We participate in multiple forms of data verification. First, in conformance with applicable state or provincial GHG emissions-reporting programs, an independent third party is hired to review original data and provide a verification certificate. Accordingly, the emissions from the landfill subject to the Alberta Provincial Mandatory GHG reporting program are third-party verified by RWDI Air, Inc. for 2014 and by GHD for 2015; emissions from two landfills (one in Ohio, one in West Virginia) are verified by Ruby Canyon Engineering as part of the Climate Action Reserve GHG credit registry program; and landfill gas-to-energy emissions from the one landfill in California for which we are required to report third-party-verified GHG emissions under the state of California’s mandatory reporting program are verified by Analytical Environmental Services. Massachusetts modified its GHG inventory program to no longer require third-party verification of facility GHG reports effective third quarter of 2015. All of our facilities subject to the federal Mandatory GHG Reporting Rule for 2015, which includes more than 200 landfills and one waste-to-energy plant, are subject to rigorous validation checks by U.S. EPA as part of its compliance assurance and enforcement program for the reporting rule.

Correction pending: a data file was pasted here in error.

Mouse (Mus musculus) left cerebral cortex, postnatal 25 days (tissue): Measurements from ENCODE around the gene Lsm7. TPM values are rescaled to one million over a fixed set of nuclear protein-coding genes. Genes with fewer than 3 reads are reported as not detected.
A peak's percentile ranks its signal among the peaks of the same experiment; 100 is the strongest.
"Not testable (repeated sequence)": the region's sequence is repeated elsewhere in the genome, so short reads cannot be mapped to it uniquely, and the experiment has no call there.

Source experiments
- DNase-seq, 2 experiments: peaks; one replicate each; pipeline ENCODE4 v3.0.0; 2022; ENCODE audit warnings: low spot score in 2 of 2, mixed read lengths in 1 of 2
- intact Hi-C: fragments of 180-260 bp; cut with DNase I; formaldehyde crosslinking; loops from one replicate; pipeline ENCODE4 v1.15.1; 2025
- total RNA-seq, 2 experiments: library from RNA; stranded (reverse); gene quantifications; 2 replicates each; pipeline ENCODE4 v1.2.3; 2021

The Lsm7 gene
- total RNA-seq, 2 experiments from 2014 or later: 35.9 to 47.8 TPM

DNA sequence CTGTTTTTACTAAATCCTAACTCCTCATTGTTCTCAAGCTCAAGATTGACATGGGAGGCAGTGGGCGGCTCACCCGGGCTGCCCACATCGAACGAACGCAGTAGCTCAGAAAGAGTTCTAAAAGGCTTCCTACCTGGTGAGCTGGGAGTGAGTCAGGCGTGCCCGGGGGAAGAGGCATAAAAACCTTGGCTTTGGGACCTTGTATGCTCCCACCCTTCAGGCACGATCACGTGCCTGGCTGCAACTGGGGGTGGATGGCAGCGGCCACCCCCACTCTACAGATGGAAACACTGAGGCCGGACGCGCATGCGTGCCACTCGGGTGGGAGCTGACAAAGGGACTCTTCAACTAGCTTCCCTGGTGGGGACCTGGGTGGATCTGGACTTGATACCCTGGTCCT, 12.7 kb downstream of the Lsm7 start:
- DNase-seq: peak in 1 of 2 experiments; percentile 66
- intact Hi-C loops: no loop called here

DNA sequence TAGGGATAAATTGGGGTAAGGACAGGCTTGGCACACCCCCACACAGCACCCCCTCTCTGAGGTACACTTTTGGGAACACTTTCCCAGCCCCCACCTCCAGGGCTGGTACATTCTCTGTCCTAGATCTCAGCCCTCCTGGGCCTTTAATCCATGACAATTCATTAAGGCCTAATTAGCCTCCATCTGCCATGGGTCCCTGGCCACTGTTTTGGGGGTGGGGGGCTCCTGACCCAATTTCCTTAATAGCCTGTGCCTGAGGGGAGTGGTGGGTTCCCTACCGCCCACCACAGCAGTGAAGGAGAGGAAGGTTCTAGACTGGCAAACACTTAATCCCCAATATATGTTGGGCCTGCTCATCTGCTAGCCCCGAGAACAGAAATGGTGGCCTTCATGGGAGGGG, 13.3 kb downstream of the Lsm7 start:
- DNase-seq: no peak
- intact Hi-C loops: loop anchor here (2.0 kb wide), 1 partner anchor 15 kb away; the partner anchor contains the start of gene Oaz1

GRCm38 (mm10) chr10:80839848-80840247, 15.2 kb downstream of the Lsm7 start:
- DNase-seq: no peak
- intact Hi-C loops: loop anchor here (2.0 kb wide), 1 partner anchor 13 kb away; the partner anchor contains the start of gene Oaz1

We commissioned Lloyd’s Register Quality Assurance Ltd. to assure our GHG Emissions Inventory for the calendar year 2015. This verification was conducted in accordance with ISO 14064–3:2006 Specification with guidance for validation and verification of GHG assertions to provide limited assurance that the Scope 1, Scope 2 and Scope 3 GHG data was prepared in conformance with World Resource Institute/World Business Council for Sustainable Development GHG Protocol: A Corporate Accounting and Reporting Standard and the internal Waste Management Inventory Management Plan, First Edition. As a result, 100 percent of our carbon footprint is verified by a third party.

Our GHG inventory reflects the most accurate means available to calculate GHG emissions within our industry sector. We worked with leaders in government, industry and academia – including staff of the multistate Climate Registry and the U.S. EPA – in developing our inventory processes and protocols.